I have a beautiful old book from 1869 which, greatly to my chagrin, has been damaged: one of the boards has come off. I would like to repair the book, or at least understand enough about how it ought to be repaired that I can shop around intelligently for someone to repair it. Is is possible to re-attach the board while preserving both the beautiful marbled end papers, the solid old-style sewn binding, and the elegant leather cover? How would one approach such a repair? (I am somewhat conversant in book repair and binding terminology, but not skilled in it.)

the marbled end papers, detached board, and binding

  • 6
    A 150 year old leather bound volume is not a great choice for your first attempt at amateur book repair. Take the pieces to a professional or if that isn't possible for you right now, store them in an archival grade (preferably nitrogen-filled) plastic bag until such professional services are available. Learning to fix books is a wonderful skill to develop, but anything you work on during your current learning phase is likely to be decreased in value if not destroyed outright. Mar 10, 2019 at 0:20
  • @HenryTaylor thanks. I still want to understand what can be done, even if I am not competent to do it myself. Mar 10, 2019 at 0:28
  • I actually just bought this book on ebay! If its the illiad of homer Im pretty sure its the same exact book. I am also attempting to repair it and can show you the end result if you would like! Jan 3, 2021 at 6:56

1 Answer 1


Definitely don't attempt to repair it yourself - I can't tell for sure from the photo, but I think this is a hollow back binding. In this style of binding the covers and the spine were build directly on the book block, not glued together separately and "hung" into the covers as is done with modern hardcovers. That makes fixing a (partially) detached cover harder.

In a modern hardcover, you would fix this approximately by:

  1. detaching the end paper from the book block on the broken side,
  2. lifting about an inch of the end paper from the coverboard,
  3. pasting a strip of cloth or thicker japanese paper over the torn cover joint,
  4. pasting a strip of thinner japanese paper over the torn end paper joint ,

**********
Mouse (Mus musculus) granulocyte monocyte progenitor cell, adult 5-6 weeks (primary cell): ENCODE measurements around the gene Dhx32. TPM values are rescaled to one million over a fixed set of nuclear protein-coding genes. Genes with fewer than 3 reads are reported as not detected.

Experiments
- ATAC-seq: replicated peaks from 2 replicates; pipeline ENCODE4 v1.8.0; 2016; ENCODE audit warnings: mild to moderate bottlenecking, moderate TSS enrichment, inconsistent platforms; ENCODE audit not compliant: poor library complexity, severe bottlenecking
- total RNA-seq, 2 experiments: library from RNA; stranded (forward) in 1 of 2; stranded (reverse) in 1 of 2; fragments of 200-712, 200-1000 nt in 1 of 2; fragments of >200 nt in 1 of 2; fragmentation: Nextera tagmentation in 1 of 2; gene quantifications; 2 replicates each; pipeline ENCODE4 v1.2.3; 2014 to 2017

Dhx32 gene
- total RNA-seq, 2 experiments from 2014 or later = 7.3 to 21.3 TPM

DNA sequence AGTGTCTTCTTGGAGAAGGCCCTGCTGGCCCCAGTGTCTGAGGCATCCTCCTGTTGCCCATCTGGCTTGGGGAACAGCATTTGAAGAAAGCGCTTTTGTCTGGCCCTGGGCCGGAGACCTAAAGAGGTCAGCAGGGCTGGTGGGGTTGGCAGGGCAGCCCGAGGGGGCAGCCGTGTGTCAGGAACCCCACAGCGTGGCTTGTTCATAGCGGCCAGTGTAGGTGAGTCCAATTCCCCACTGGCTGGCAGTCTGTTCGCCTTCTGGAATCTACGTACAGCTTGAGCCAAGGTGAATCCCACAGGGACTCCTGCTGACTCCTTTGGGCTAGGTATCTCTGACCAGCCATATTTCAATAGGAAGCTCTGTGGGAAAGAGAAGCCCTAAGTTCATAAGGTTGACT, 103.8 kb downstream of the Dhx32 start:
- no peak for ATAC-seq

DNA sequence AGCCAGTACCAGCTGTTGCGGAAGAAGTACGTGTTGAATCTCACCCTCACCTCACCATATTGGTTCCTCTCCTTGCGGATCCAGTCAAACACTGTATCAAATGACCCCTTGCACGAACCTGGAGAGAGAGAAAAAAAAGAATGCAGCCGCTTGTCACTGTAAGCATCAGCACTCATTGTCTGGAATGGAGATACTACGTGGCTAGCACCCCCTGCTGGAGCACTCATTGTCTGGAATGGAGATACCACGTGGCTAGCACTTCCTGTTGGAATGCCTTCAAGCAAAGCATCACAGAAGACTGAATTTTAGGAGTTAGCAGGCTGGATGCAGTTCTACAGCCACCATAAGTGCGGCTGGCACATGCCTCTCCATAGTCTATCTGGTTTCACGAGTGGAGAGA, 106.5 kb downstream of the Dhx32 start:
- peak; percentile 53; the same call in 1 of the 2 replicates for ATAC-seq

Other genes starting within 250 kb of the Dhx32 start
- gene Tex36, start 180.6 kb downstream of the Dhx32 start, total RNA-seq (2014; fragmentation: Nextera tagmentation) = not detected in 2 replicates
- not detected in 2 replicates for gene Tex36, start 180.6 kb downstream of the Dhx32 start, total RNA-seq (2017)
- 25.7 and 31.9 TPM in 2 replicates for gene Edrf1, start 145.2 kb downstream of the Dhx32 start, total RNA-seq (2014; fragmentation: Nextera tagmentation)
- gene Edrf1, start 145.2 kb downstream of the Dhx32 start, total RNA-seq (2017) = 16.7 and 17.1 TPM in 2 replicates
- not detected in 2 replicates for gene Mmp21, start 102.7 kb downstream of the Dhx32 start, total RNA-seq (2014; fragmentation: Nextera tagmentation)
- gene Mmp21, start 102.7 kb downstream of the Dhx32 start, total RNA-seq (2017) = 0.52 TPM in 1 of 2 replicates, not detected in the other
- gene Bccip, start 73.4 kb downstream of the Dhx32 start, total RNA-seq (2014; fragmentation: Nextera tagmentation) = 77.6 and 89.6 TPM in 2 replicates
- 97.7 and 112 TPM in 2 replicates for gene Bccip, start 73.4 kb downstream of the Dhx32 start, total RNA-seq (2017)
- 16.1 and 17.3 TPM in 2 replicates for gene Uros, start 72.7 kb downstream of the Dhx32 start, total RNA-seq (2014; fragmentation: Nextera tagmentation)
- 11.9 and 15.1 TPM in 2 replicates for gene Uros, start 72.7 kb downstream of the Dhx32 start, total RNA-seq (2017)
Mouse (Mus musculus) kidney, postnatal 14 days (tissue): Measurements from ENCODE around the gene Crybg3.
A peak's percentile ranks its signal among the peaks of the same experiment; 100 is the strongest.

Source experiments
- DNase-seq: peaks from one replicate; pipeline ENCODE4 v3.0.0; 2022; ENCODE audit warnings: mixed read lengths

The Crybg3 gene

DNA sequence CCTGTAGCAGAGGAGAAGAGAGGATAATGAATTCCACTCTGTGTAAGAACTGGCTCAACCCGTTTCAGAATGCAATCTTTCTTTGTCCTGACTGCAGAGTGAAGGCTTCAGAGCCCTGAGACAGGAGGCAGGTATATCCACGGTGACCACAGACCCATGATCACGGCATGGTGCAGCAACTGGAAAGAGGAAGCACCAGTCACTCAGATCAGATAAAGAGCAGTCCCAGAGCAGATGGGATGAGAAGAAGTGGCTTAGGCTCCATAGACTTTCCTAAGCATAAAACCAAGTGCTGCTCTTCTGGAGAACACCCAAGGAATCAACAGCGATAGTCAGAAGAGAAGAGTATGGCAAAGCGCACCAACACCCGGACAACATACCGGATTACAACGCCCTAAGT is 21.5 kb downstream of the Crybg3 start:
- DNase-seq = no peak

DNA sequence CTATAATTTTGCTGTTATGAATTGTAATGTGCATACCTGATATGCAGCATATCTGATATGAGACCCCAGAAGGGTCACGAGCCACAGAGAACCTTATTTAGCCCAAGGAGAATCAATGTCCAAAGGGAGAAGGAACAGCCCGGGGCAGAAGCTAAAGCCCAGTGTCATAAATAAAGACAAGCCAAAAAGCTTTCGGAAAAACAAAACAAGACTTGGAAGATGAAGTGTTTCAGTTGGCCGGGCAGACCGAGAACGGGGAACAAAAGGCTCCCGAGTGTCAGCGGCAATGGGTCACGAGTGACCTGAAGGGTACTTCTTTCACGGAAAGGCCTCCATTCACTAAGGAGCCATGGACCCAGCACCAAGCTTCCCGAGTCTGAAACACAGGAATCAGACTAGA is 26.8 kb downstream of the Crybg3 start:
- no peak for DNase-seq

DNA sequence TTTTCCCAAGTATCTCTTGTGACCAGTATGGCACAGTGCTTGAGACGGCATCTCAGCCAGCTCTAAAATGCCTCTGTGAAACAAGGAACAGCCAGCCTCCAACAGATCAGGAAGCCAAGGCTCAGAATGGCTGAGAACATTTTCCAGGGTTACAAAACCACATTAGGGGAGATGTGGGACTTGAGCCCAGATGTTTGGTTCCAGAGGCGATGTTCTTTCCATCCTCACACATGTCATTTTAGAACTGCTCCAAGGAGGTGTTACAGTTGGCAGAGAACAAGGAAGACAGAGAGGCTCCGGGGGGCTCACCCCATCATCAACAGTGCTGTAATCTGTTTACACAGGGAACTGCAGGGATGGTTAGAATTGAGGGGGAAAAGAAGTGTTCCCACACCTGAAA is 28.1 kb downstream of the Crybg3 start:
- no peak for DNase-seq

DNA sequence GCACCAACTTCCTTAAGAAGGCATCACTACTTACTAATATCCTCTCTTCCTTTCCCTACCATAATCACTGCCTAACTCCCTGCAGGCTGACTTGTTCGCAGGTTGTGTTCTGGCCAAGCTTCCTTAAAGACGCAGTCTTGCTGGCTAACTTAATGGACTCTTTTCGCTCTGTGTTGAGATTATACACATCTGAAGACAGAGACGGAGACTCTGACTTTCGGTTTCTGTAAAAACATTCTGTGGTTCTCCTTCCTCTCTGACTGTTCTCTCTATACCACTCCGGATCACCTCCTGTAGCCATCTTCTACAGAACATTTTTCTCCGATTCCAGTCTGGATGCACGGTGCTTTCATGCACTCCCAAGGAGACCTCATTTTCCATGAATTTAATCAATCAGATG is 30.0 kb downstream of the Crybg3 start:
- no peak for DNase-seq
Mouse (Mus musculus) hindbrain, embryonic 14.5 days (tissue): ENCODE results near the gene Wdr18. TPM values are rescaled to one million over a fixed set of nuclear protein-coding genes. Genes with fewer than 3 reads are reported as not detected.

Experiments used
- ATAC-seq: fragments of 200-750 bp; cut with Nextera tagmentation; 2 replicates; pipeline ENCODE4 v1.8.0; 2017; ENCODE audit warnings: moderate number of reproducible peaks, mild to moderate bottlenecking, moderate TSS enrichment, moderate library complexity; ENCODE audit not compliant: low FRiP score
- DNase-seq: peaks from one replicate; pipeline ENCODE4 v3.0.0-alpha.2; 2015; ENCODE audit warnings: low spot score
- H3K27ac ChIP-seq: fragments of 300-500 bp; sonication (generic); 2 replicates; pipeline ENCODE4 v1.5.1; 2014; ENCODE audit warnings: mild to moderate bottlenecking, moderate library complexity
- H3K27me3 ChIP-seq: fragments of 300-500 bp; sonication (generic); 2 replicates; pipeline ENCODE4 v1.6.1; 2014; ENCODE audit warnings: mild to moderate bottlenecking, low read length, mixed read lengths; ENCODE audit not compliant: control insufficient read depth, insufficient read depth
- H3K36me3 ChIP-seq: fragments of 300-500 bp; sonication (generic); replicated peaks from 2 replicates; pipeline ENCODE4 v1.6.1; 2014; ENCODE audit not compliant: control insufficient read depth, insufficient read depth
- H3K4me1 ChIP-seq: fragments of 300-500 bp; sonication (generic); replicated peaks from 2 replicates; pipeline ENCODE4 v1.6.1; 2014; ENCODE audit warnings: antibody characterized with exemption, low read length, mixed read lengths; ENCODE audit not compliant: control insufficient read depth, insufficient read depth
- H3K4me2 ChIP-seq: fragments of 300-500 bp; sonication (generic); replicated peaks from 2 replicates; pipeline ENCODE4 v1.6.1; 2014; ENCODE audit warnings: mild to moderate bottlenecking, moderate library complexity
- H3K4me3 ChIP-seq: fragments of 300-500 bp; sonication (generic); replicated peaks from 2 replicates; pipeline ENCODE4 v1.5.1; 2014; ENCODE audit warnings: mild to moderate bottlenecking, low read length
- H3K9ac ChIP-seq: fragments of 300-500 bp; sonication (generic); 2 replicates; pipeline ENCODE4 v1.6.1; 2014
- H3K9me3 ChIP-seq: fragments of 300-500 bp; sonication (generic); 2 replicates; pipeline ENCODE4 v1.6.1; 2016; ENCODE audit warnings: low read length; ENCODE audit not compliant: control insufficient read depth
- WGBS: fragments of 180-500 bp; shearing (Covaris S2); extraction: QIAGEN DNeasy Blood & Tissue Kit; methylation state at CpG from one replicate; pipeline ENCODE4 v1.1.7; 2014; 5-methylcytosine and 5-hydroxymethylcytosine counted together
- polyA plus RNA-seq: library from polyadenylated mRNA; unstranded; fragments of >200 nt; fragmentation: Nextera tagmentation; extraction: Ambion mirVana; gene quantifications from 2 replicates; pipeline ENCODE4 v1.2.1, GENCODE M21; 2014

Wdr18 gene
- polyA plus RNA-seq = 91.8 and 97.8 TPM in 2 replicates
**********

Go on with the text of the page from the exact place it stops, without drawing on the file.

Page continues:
5. reattaching the end paper to the cover board and the book block,
  6. and optionally, painting the new material paper to match the surrounding if it's showing through.

Better hardbound books will have the book block attached to the covers not only by the end papers but also by paper,cloth, the ends of the tape/ropes the book block was bound on, etc. These can stay attached, since you can paste the patch over/around them.

In a hollow back... I'm not sure, to be honest. I never actually made one, although I know the approximate steps, and I definitely never tried to repair one.

The main catch is that since the spine is constructed directly on the block, you can't just detach the end paper to get access to the joint. My best guess is that you would still detach the end paper from the book block; then you might need to cut a slit between the book block and the spine hollow to insert the patch. In best case scenario you would want to avoid opening the hollow, but rather insert the patch between the layers of the back "board" (it's not actually a board, it's several layers of paper pasted together).

If you plan to get this book repaired, definitely check the credentials of the professional. Check their portfolio if they have it, ask directly if they ever worked with this type of book. Hollow back binding is very common on older books, so you should find someone easily, but I assume it would be also easy to be a "professional bookbinder with book repair experience" without ever getting your hands on one. If you don't want to alienate the person, be the curious book owner and ask what kind of binding this is - the right kind of bookbinder will tell you a lot more than I could ;)

Also, if this is the only damage the book has and you don't use the book often... maybe the safest thing would be to leave it be. It doesn't look like a big tear. Store it in dark, dry place, avoid non-archival materials and pests, and it will be alright for a few more decades.

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